As a half-inch of ice covers my little world, I find myself walking past my motorcycle in the garage wondering if it will ever see sunlight again. I know it will, but at the end of November it feels like a warm(er) day of riding is a long way from today.
I have been known to ride through the dark days of winter and as long as it’s not dangerous, I can put up with cold temperatures. I draw the line however, at dangerous or soon-to-be dangerous roads. There are too many things out of my control when dealing with the weather and those other folks that have their hands on the steering wheel sharing my little piece of asphalt. Like pulling up a chair in Vegas at the blackjack table you have to know when to hold’em and know when to fold’em. Ice? I fold’em.
So when I ran into the owner of this motorcycle, I had to question his sanity. He left central Missouri on his way to York Nebraska for Thanksgiving, stopping just long enough to warm up and make a phone call or two. It was on the Wednesday before the holiday and it was cold and over-cast but dry. He said he was returning on Saturday, and me being a junior meteorologists and the proud owner of a crystal ball, I told him there was no way he would be riding back on Saturday. He proved me wrong, but he also proved me right at the same time. I was wrong about him coming back by on Saturday, but I was right about how riding in the winter is all about mental fortitude. He was soaked through and through. His leather jacket and insulated bib overalls were heavy with drizzle and his gloves were dripping from the ice that was melting on them. He was in high spirits considering his situation. As for me, I would have pulled over long before I got to this point. Not that I don’t have the fortitude to ride in the cold, and for that matter I feel I would have been a little more prepared by wearing a proper rain suit. But the roads were only going to get worse and the traffic was heavy due to the holiday. In other words, not a good hand at the blackjack table and it was not a good bet to continue on.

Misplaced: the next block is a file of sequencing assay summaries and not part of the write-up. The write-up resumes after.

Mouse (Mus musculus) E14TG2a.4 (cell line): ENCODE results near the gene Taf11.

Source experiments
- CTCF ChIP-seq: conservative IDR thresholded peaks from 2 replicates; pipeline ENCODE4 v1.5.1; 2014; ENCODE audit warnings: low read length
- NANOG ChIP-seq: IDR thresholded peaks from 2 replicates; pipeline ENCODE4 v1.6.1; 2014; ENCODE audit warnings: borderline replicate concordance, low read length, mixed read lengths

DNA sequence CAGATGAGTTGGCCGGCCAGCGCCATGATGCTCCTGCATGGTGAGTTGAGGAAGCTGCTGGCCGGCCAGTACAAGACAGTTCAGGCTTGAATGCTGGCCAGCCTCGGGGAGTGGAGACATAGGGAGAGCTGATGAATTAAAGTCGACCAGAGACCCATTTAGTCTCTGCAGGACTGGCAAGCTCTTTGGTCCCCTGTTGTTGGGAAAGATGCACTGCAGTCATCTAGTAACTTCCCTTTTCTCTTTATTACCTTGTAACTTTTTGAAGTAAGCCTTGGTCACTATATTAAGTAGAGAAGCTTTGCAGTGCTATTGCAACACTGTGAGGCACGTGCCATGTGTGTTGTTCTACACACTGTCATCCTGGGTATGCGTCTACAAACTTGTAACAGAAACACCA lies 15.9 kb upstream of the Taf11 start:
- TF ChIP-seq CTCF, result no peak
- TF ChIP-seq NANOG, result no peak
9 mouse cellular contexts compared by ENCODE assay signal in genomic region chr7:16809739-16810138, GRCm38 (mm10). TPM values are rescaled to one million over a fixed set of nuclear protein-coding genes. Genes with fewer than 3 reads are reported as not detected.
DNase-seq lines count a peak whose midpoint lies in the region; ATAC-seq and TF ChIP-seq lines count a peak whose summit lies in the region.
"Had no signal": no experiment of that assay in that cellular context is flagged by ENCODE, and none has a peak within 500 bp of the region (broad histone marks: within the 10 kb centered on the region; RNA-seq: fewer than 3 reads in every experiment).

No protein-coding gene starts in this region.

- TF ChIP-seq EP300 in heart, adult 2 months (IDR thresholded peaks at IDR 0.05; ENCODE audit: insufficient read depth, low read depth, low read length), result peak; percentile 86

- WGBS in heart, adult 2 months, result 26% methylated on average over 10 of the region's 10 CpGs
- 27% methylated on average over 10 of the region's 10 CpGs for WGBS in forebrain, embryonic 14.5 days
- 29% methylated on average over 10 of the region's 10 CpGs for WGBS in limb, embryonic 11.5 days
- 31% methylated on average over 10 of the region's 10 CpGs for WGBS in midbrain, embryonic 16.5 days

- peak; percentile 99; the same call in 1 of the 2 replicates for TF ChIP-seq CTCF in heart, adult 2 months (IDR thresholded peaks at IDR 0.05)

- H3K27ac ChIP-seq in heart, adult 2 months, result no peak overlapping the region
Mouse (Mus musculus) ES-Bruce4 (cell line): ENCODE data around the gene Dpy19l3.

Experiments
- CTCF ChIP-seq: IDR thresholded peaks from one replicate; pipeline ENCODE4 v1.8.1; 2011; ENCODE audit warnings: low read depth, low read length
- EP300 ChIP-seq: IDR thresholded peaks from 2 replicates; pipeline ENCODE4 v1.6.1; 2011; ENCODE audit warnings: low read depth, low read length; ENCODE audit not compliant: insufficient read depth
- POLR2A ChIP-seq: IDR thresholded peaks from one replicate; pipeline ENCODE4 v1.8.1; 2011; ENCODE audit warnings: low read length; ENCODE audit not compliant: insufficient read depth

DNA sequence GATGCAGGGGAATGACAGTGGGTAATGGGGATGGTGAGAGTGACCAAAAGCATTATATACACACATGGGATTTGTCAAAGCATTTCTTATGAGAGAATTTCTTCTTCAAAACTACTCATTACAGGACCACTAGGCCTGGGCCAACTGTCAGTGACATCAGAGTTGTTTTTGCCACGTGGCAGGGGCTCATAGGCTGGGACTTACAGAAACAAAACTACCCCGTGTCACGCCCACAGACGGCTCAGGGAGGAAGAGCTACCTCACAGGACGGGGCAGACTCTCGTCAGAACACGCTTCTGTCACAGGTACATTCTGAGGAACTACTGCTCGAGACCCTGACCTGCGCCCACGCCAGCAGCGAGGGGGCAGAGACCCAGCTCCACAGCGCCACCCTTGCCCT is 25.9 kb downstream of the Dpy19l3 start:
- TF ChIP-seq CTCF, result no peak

So after a handshake and a pat on his shoulder wishing him a safe trip, he climbed aboard his bike and took off heading east with another 3-4 hours of road ahead of him. Knowing he would arrive at his destination after dark, I knew the worst was yet to come for him. The glare from the headlights off the icy windshield and his full-face helmet would be sketchy at best and all of this while being tired and cold. I hope he made it safely. I hope he knows that complete strangers were worried about him. I hope he knows how dangerous it was to be doing this.
I know one thing for sure. He made a promise to me on Wednesday that he would return, and he did. A man of his word – and I have a feeling he made someone else a promise that he would make it home safe and sound. Safe travels my friend and I know we’ll meet again.